New meta-analysis reviews safety and efficacy of Epidiolex® near pure cannabidiol (CBD) in difficult to treat epilepsy

Date of publication: November 3, 2018

Top line takeaways

Study design: Meta-analysis

Databases searched: Medline, the Cochrane Central Register of Controlled Trials, and clinicaltrials.gov

Number of studies included in analysis: Four

Number of patients: 550 subjects (Intention To Treat [ITT] analysis): 323 for Epidiolex and 227 for placebo, presenting with Lennox–Gastaut syndrome (LGS) or Dravet syndrome (DS)

Age range of patients: 2-55 years

Drug composition (Epidiolex®): ≈99% shape-specified CBD; <0.15% ∆9-THC (extracted from a proprietary Cannabis sativa chemovar) in sesame oil, with sucralose and strawberry flavor

Dosing duration:

Three to fourteen (3-14) week double-blind treatment period; ≤ 10 days’ tapering-off; 4-week safety follow-up

Dosing schedule: 5, 10, and 20 mg cannabidiol/kg (2.27, 4.53, and 9.07 mg/lb) body weight, twice daily, varying across the four studies, with three studies (14 week duration) employing a dose adjustment (“titration”) period in the first two weeks

Therapy type: Used in addition to (adjunctive) other anti-epileptic drugs (AEDs); patients averaged three other AEDs (used concurrently)

Adverse events (AEs) profile (CBD vs. placebo):

  • Treatment-related: 55.7% vs. 26.9%
  • Treatment-related Serious AEs: 7.7% vs. 0.4% (e.g. status epilepticus, sharp increases in liver enzymes i.e. more than 3x the upper normal limit)

Note: No AEs were described as intoxicating (“stoned-like) effects

Adverse events (AEs) incidence rates (CBD vs. placebo):

  • Somnolence: 24.5% vs. 8.4%
  • Decreased appetite: 20.1% versus 4.8%
  • Diarrhea 18.2% vs. 8.6%,
  • Increased liver enzymes: 16.1% vs. 0.9%

Note: AEs appeared to be drug dose-dependent

Remissions:

  • 5.5% of all patients with LGS were free from drop seizures during Epidiolex maintenance treatment, only 0.6% in the placebo
  • 5% of DS patients treated with CBD were convulsive seizure-free vs. 0% in placebo

Dose-dependent response: Among patients taking the higher dose (20 mg/kg), a notable reduction in non-convulsive seizures was observed (Note: the caregivers of the pediatric patients that were developmentally delayed were not reliable in their ability to discern these types of seizures). In two of the four studies the number of responders to Epidiolex—in relation to reduced drop seizures—was associated with increasing dose or to higher blood concentrations of Cannabidiol or its bioactive metabolite, 7-hydroxy-CBD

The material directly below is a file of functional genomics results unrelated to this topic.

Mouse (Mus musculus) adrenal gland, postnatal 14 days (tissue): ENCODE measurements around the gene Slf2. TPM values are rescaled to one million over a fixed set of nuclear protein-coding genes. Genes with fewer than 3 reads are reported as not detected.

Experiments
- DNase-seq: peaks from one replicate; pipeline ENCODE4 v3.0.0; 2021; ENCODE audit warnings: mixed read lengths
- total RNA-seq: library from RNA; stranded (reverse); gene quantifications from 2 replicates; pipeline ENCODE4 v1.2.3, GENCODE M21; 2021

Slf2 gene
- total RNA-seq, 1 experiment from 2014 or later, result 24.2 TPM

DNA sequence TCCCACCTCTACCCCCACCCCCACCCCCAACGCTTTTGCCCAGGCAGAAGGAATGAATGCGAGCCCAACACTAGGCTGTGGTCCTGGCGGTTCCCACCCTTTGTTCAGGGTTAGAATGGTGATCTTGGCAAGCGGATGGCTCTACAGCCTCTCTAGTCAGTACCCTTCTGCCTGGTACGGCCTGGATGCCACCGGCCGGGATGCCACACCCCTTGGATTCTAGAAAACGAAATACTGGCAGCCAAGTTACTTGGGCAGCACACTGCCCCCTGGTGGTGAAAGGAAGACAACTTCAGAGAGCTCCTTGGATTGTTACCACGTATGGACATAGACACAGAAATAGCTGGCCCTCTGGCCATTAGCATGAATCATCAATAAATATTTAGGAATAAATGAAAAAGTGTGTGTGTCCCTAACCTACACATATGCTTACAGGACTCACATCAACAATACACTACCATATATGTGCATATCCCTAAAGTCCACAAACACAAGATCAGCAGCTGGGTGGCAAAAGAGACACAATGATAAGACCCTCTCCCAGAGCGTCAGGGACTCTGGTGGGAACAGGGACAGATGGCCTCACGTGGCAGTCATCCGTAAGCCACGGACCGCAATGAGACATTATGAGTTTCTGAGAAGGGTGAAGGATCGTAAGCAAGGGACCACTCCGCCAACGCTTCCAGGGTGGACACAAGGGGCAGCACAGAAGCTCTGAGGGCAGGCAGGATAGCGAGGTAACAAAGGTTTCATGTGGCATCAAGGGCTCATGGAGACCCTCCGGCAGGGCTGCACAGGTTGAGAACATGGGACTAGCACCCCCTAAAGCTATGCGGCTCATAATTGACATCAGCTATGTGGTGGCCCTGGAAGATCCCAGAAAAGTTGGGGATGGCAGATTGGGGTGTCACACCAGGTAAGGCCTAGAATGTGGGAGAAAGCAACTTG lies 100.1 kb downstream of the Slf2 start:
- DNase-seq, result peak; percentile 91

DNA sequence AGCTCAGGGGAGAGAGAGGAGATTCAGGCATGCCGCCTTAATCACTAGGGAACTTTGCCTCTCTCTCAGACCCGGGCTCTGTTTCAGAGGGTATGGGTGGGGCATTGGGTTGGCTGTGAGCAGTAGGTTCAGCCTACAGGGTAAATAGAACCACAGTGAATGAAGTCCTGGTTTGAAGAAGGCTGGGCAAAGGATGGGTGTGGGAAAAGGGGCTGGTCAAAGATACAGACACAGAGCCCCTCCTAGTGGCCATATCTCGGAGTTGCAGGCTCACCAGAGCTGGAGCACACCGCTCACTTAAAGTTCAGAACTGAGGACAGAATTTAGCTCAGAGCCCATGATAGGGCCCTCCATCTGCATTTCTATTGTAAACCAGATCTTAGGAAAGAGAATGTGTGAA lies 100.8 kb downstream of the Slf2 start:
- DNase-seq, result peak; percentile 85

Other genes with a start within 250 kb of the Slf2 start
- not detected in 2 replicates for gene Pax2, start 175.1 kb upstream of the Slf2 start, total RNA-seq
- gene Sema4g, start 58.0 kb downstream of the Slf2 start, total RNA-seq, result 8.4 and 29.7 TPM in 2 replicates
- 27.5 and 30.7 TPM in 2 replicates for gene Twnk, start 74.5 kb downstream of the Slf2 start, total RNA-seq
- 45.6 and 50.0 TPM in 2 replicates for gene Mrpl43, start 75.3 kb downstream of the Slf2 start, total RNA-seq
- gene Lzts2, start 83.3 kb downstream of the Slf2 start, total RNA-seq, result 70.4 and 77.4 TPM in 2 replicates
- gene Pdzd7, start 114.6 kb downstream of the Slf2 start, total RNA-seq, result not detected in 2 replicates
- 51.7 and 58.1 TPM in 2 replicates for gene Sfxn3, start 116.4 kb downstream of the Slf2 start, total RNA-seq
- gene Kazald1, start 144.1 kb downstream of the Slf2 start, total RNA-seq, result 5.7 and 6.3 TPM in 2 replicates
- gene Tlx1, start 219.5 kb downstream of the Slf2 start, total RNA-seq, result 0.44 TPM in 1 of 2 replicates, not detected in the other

Conflicts/Disclosures: Only one of the seven authors disclosed a relationship to the manufacturer of the drug (GW Pharmaceuticals): receipt of consultancy funds

Comments: Epidiolex offers a potent, new addition to the suite of AEDs that are in use in many parts of the world, for a rare type of seizure syndromes. This is the most thorough and rigorous meta-analysis to date (on CBD and seizures). The strength of the efficacy results, coupled with an AEs profile comparable to other AEDs, undoubtedly inspired the US Food and Drug Administration to approve this drug. The finding of a select minority of patients attaining complete or “effective” remission suggests that pharmacogenomic/genomic/epigenetic and perhaps gut microbiome factors may influence the magnitude of blood CBD content and clinical response. Lastly, despite the not uncommon concern of CBD being converted into ∆9-THC (“THC”) in stomach acid and thus exposing a person/patient to systemic THC, pre-approval pharmacokinetic and Human Abuse Potential (“HAP”) studies on Epidiolex revealed THC and its metabolites had quantities that were below the limit of quantitation even though doses of THC (as residual amount from the Cannabis sativa extract that comprises Epidiolex) ranged from 0.3-0.9 mg of THC (from 750 – 1,500 mg of Cannabidiol from the drug).